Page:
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  • Alcohol use is linked to a higher risk of ulcerative colitis, an inflammatory bowel disease (IBD) where ulcers form in the colon (large intestine). Drinking alcohol can cause inflammation and increased permeability, which can cause harmful substances to enter the intestines easier.

    Alcohol’s effects on the body are widespread, and the link between alcohol and inflammatory bowel diseases is still not clear. Most research points to staying away from alcohol as a way to decrease your risk of IBDs.

    Potential Links Between Alcohol & Ulcerative Colitis (UC)

    Alcohol’s link to ulcerative colitis and other inflammatory bowel diseases is due to a number of factors.  

    Drinking alcoholic beverages can cause flare-ups of disease activity for IBDs that were there, but not causing any symptoms. Alcohol may also lead to an increased risk of developing UC.

    Not all inflammatory bowel disease patients experience symptoms all the time. Many have an inactive form of IBD. UC flare-ups after drinking alcohol may be due to alcohol weakening the immune system, which can then lower your chances of fighting off diseases.

    Alcohol can cause inflammation in the gut similar to the effects of UC. Alcohol may also increase the permeability of the small and large intestines, which is a risk factor in many IBDs.

    Can Alcohol Help Inflammatory Bowel Disease Patients?

    One study showed that moderate alcohol consumption in patients with IBD symptoms actually decreased their symptoms instead of worsening them. Few other studies, if any, backed up these findings.

    Other ingredients in alcoholic drinks may also play a role in inflammatory bowel disease activity. Sulfites and sugars, two common ingredients in alcoholic drinks, are also linked to flare-ups of IBD activity in some studies.

    The disease course of ulcerative colitis and IBDs may be affected by many environmental factors, such as dietary changes and the environment itself. More research may be needed to find alcohol’s role in IBDs.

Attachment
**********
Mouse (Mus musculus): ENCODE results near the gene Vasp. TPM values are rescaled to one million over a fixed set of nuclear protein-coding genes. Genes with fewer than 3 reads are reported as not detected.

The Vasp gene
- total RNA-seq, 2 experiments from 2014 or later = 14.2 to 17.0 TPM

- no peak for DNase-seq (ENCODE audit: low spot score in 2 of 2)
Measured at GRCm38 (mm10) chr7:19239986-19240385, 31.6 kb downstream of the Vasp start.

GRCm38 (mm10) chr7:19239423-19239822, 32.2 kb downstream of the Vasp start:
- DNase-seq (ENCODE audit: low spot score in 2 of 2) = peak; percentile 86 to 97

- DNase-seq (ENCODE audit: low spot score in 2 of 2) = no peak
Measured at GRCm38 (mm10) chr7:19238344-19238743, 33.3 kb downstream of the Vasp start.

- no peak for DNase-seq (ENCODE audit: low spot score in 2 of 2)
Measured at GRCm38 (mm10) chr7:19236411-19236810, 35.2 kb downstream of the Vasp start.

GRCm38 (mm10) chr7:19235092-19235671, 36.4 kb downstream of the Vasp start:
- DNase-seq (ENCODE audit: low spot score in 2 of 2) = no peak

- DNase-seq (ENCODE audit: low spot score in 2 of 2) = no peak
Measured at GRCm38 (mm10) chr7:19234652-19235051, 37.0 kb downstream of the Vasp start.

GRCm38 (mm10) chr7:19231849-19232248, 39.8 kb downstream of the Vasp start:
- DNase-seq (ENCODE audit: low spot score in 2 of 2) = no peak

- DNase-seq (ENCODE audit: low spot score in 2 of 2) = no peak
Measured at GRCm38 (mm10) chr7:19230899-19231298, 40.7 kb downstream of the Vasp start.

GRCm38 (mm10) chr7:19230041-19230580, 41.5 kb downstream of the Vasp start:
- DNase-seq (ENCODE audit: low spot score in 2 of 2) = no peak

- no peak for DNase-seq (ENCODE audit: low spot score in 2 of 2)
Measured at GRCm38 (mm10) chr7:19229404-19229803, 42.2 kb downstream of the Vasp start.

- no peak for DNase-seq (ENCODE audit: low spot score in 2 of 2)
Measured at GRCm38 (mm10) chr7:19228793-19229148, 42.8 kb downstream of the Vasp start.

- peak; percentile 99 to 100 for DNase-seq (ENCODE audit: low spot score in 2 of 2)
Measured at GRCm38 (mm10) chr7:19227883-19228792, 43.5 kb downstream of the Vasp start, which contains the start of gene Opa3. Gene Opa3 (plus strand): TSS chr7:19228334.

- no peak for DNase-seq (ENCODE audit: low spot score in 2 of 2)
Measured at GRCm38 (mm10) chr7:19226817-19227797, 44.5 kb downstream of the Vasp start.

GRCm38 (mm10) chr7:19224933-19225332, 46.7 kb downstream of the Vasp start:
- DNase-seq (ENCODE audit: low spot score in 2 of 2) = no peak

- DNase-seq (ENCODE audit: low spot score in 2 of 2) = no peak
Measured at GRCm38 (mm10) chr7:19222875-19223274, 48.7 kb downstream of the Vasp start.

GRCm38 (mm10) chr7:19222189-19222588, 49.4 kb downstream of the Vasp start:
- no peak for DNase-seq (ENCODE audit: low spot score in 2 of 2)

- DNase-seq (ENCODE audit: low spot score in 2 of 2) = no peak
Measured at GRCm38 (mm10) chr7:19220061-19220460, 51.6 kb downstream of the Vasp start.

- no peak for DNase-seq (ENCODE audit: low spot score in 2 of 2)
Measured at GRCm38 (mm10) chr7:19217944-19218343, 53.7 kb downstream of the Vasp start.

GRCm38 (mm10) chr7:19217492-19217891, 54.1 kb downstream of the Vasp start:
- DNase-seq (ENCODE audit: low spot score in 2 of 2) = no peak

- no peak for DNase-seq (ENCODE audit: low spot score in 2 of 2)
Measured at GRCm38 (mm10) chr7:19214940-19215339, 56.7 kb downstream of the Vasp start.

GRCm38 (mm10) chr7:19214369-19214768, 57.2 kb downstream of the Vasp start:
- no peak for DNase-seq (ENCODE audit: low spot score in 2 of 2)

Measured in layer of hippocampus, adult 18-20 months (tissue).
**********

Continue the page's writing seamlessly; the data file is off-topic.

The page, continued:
Symptoms Of Ulcerative Colitis

    Some of the negative effects of UC you may experience after drinking alcohol can include:

    • abdominal pain
    • rectal bleeding
    • weight loss
    • anemia (low iron content in the blood)
    • skin sores

    If you experience these effects, you may want to contact your doctor about a potential inflammatory bowel disease. Ignoring constant symptoms can eventually lead to hospitalization if the IBD continues to progress and becomes severe.

    Treatment For Ulcerative Colitis & Other IBDs

    If you suffer from an IBD such as ulcerative colitis or Crohn’s disease, avoiding alcohol can be a good way to reduce your symptoms. Constant alcohol use can both worsen your symptoms and put you at an increased risk for other health concerns.

    Severe cases of UC often need hospitalization. Hospitalized patients may need to be treated for signs of infection, severe inflammation, frequent and bloody stools, and other symptoms.

    Many IBDs do not have cures, but medications and dietary changes may be prescribed to suppress symptoms. Your doctor may ask about your history of alcohol use and may advise you to stay away from alcohol to avoid a flare-up of symptoms.

    Avoiding The Negative Effects Of Alcohol

    If you have a hard time controlling your alcohol consumption, ulcerative colitis may not be the only condition that you are at risk for. Chronic alcohol abuse is linked to higher rates of heart disease, other forms of IBDs, higher chances of accidents, and decreased mental health.

    Even if you know of alcohol’s negative effects, it can be hard to quit. To improve your drinking habits and your overall quality of life, you may want to look at alcohol treatment options.

    To find the best alcohol abuse treatment available for you or your loved one, contact us today.

    Written by Ark Behavioral Health Editorial Team
    ©2024 Ark National Holdings, LLC. | All Rights Reserved.
    This page does not provide medical advice.
    Medically Reviewed by
    Manish Mishra, MBBS
    on August 17, 2021
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